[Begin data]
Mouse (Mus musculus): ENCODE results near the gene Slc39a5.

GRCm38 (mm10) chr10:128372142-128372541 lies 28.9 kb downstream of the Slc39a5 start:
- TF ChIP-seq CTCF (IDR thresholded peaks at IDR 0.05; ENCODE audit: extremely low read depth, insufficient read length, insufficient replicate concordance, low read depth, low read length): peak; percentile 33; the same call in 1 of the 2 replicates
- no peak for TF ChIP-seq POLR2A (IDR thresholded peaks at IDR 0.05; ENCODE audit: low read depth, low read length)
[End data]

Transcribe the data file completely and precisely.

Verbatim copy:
Mouse (Mus musculus): ENCODE results near the gene Slc39a5.

GRCm38 (mm10) chr10:128372142-128372541 lies 28.9 kb downstream of the Slc39a5 start:
- TF ChIP-seq CTCF (IDR thresholded peaks at IDR 0.05; ENCODE audit: extremely low read depth, insufficient read length, insufficient replicate concordance, low read depth, low read length): peak; percentile 33; the same call in 1 of the 2 replicates
- no peak for TF ChIP-seq POLR2A (IDR thresholded peaks at IDR 0.05; ENCODE audit: low read depth, low read length)